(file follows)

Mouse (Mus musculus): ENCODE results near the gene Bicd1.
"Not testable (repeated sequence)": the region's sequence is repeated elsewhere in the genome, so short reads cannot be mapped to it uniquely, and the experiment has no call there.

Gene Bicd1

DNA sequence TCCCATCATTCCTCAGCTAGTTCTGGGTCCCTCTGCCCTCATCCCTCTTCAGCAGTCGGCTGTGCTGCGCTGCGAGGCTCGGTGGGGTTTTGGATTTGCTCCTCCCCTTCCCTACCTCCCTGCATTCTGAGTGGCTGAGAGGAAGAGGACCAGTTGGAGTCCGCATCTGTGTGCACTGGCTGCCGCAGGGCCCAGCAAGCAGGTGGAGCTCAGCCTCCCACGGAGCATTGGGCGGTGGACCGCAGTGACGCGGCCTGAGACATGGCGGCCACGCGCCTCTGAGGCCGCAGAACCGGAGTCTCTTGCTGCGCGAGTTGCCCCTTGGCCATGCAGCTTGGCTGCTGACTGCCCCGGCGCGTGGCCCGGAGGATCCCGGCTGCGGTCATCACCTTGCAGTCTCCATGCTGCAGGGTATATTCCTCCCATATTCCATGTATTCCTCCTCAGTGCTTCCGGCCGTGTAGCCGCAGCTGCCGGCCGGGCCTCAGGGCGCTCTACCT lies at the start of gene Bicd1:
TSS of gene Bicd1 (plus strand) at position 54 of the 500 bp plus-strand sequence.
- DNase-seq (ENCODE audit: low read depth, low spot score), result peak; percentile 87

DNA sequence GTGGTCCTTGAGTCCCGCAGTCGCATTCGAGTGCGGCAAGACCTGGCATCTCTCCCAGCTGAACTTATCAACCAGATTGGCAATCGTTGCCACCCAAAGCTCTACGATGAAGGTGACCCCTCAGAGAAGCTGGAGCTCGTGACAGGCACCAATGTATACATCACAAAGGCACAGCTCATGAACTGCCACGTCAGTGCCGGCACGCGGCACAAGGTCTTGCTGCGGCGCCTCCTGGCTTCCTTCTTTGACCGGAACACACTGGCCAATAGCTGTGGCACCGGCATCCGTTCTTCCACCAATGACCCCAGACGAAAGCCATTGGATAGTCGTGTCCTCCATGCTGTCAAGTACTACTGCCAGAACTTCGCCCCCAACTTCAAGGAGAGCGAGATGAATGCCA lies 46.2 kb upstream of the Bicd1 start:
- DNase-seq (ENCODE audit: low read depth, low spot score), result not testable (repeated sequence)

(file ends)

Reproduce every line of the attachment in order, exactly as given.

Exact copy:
Mouse (Mus musculus): ENCODE results near the gene Bicd1.
"Not testable (repeated sequence)": the region's sequence is repeated elsewhere in the genome, so short reads cannot be mapped to it uniquely, and the experiment has no call there.

Gene Bicd1

DNA sequence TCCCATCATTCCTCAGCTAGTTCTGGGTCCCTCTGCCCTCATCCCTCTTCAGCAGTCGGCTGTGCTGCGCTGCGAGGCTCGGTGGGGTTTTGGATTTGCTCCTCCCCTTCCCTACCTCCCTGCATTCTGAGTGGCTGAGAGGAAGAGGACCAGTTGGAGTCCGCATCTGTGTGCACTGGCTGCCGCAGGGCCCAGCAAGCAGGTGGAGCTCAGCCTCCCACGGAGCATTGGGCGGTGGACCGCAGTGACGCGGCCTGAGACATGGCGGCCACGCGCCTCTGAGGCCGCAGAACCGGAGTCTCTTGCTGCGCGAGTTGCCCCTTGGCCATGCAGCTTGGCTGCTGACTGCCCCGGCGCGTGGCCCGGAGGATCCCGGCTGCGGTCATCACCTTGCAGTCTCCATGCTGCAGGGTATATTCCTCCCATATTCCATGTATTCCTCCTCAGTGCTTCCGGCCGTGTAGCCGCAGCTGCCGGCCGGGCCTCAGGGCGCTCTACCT lies at the start of gene Bicd1:
TSS of gene Bicd1 (plus strand) at position 54 of the 500 bp plus-strand sequence.
- DNase-seq (ENCODE audit: low read depth, low spot score), result peak; percentile 87

DNA sequence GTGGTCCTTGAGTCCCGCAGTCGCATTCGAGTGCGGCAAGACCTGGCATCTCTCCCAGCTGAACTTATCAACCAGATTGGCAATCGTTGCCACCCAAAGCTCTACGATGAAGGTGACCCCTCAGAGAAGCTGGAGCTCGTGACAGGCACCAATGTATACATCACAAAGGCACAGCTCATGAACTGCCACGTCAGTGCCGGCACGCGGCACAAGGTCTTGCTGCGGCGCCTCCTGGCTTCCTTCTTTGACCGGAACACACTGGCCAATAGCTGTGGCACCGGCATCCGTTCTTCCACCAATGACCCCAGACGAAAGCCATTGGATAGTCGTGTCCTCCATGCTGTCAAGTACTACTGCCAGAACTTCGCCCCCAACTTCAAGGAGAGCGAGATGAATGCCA lies 46.2 kb upstream of the Bicd1 start:
- DNase-seq (ENCODE audit: low read depth, low spot score), result not testable (repeated sequence)